Okorocha and Imo pensioners
Sir: It is noteworthy that more than 24 months of pension were accruable to Imo State retirees until recently when the government of Governor Rochas Okorocha pledged to clear 13 months out of the backlog. Afterwards, the government proposed to pay only 40 per cent of the total amount involved due to the ongoing economic downturn but the proposal was rejected by the Imo State chapter of the Nigerian Union of Pensioners (NUP).
Not minding the refusal, the government went ahead to distribute forms among the pensioners for them to enter into an unconditional undertaking. The form was to persuade the pensioners to accept the proposed 40% payment as well as forfeit the remaining months. The letter meant to be duly signed by each of the recipients reads in part, ‘I do hereby release and discharge the Imo State Government and its agents from all past, present and future liability and from all actions, claims and demands in respect of the said accumulated Pension Arrears.’
The leadership of the state’s NUP had to cry foul, stating that the government never sought their consent before distributing the forms and urged the pensioners to ignore them. But owing to hunger and frustration, most of these senior citizens had already filled the form prior to the arrival of the union’s directive.
The final resolution of the pensioners was that the government should pay any amount or any number of months it could afford and leave the remaining for posterity rather than ask them to sign a ‘death warrant’ against their wish. Perhaps they are trying to avoid following the footsteps of Imo state civil servants.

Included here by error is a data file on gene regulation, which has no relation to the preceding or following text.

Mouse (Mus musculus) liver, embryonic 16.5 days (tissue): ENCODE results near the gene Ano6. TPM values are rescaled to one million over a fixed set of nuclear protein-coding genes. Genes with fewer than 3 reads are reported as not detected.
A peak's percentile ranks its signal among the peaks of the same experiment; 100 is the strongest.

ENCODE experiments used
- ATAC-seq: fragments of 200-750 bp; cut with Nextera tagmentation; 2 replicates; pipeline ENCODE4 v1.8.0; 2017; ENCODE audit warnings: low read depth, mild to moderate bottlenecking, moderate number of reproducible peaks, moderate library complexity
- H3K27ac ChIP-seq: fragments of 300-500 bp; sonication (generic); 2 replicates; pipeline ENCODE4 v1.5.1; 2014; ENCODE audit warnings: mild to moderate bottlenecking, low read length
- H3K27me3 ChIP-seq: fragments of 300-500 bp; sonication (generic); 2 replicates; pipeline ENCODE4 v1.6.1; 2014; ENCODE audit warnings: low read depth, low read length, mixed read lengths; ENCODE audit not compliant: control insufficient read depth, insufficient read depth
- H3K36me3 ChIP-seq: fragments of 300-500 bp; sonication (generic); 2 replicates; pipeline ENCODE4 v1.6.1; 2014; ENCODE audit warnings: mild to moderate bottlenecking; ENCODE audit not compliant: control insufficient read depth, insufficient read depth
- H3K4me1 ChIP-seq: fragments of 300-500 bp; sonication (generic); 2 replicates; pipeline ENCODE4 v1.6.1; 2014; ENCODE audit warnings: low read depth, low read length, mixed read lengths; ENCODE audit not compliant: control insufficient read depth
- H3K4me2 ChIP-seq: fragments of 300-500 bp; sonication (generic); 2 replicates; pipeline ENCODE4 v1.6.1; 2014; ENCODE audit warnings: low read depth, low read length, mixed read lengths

Some months ago, the leadership of the Imo branch of the Nigeria Labour Congress (NLC) on behalf of the workers signed an agreement with the government accepting to be paid 70 per cent of their monthly wages. Though the step was commendable because it was able to settle the impasse between the two parties, most analysts have argued that the NLC goofed. And right now, the workers, particularly those in the low rungs, are complaining that the 70% is just a peanut.
So, if 70 per cent could be referred to as ‘peanut’ by someone who is still in service, how would a pensioner regard 40 per cent of his/her pension if eventually paid?
However, the governor has succeeded in answering the question. Penultimate week, in his radio broadcast to the people of Imo, while stating that the reason for the 60 per cent cut was due to the astronomical and uncalled rise in the monthly pension for the pensioners, he disclosed that by January 2017 the government would reintroduce the usual 100 per cent payment.
This is commendable. I appeal to those who are yet to sign the undertaking to do so towards settling the impasse. The government on its part should ensure that subsequently dialogue is reached with the leadership of the state’s NUP before any action on the senior citizens is taken by any authority.
Fred Nwaozor, Owerri, Imo State